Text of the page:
About Wei Jie Chen

Wei Jie Chen is a Digital Content Intern at Global Citizen. As an Ethnic Studies major at Hampshire College, he wrote a thesis on the labor and political history of Manhattan’s Chinatown and the experience of second-class citizenship. Wei is a native New Yorker born in Queens and raised in Brooklyn with a passion for documenting the socioeconomic realities of urban life, critiquing culture, and re-imagining political praxis. He watches foreign language films and listens to underground hip hop.

Why Wei Jie Chen is a Global Citizen

I am global citizen because I believe that we need to think critically about what it means to be a citizen today before we can effectively engage in eradicating structural inequalities.

Stories

  1. Article: The global flow of coffee
    Food & Hunger

    The global flow of coffee

    By Wei Jie Chen|Nov. 15, 2015

    9 reflections on Coffee, the second most traded commodity in the world. Read more

  2. Video: How Mr. Toilet is ending poo taboos in India
    Water & Sanitation

    How Mr. Toilet is ending poo taboos in India

    By Wei Jie Chen|Nov. 12, 2015

    2.5 billion people are without toilets and access to safe sanitation. Read more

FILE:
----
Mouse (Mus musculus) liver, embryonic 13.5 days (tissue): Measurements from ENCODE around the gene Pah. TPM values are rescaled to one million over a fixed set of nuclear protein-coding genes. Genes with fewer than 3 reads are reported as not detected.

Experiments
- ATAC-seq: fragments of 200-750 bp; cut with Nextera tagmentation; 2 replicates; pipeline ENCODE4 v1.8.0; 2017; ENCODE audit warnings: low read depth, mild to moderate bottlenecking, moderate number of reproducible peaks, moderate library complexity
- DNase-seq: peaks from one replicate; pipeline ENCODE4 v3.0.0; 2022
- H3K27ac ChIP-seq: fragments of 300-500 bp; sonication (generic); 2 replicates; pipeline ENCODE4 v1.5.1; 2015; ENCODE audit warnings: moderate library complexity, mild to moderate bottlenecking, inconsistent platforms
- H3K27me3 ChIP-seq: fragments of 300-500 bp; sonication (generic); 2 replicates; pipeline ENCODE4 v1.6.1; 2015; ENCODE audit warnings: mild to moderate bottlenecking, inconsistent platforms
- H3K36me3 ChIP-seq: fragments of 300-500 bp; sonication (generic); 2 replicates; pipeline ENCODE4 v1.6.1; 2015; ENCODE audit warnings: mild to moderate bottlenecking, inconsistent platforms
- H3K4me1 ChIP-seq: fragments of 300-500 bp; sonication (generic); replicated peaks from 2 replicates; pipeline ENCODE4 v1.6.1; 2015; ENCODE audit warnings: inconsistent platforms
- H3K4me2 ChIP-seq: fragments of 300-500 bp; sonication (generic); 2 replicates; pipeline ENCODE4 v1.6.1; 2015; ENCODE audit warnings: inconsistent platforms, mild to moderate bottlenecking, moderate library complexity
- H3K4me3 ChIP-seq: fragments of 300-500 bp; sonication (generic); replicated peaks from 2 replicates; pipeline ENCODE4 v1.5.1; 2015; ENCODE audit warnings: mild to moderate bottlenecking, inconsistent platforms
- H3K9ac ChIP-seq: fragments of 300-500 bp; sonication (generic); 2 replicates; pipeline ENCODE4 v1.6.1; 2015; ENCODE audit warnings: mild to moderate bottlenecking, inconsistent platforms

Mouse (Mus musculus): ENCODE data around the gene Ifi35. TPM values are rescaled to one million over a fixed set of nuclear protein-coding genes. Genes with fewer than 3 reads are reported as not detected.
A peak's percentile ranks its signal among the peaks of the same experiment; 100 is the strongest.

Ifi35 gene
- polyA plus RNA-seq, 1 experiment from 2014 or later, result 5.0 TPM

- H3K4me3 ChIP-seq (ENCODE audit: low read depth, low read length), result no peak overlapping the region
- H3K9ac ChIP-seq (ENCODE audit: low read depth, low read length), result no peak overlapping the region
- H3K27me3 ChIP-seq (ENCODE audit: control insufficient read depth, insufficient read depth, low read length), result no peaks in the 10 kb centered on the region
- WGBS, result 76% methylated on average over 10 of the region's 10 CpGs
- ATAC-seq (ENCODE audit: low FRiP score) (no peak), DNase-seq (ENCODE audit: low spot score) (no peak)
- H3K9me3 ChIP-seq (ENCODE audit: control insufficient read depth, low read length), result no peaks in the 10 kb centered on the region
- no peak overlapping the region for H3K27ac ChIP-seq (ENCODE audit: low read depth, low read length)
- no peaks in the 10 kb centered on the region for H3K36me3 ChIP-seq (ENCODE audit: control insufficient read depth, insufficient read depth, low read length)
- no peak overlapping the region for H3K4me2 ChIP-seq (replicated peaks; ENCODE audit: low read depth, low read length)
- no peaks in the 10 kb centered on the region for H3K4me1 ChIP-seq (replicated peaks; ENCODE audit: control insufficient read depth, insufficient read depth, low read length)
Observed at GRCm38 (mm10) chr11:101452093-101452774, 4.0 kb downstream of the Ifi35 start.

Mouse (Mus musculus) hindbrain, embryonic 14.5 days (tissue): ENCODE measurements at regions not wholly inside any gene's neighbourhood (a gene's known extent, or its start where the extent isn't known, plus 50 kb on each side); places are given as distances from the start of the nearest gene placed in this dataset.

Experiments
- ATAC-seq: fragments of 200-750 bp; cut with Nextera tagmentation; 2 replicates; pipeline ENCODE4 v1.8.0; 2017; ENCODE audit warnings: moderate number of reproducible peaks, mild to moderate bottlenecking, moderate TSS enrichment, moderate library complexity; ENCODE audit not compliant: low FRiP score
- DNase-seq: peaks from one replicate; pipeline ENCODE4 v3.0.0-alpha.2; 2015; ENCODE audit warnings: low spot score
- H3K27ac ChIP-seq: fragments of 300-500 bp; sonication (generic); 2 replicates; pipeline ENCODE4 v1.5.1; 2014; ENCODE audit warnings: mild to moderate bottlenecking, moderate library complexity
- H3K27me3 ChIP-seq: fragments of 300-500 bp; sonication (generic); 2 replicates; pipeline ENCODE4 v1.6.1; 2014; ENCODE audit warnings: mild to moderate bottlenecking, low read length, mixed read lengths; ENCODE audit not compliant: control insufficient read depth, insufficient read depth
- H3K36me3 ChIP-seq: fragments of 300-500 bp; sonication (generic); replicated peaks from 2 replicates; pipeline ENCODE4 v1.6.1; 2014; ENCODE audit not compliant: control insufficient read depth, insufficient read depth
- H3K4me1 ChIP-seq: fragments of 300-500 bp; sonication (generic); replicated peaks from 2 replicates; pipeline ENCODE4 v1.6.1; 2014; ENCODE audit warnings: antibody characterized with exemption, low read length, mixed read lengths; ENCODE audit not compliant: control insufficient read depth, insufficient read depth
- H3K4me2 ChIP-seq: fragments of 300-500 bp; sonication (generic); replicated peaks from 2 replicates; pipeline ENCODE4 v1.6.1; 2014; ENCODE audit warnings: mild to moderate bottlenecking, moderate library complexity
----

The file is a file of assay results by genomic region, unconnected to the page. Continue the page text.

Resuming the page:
3. Video: How 18 cents could save a life
    Health

    How 18 cents could save a life

    By Wei Jie Chen|Nov. 6, 2015|TakePart

    Guaranteeing a child won't get sick can cost as little as 18 cents. Read more

  4. Article: Grace Lee Boggs' vision and legacy in post-industrial America
    Citizenship

    Grace Lee Boggs' vision and legacy in post-industrial America

    By Wei Jie Chen|Oct. 29, 2015

    Grace Lee Boggs' activism spanned seven decades and reimagined working class communities in America. Read more

  5. Video: How Ericsson restored Internet in Nepal
    Citizenship

    How Ericsson restored Internet in Nepal

    By Wei Jie Chen|Oct. 9, 2015|Ericsson

    Technology plays a crucial role in rebuilding post-earthquake Nepal. Read more

  6. Article: “The Missing 43” and the question of surveillance
    Citizenship

    “The Missing 43” and the question of surveillance

    By Wei Jie Chen|Oct. 1, 2015

    Lack of information on the 43 missing students continues to incite outrage on its first anniversary. Read more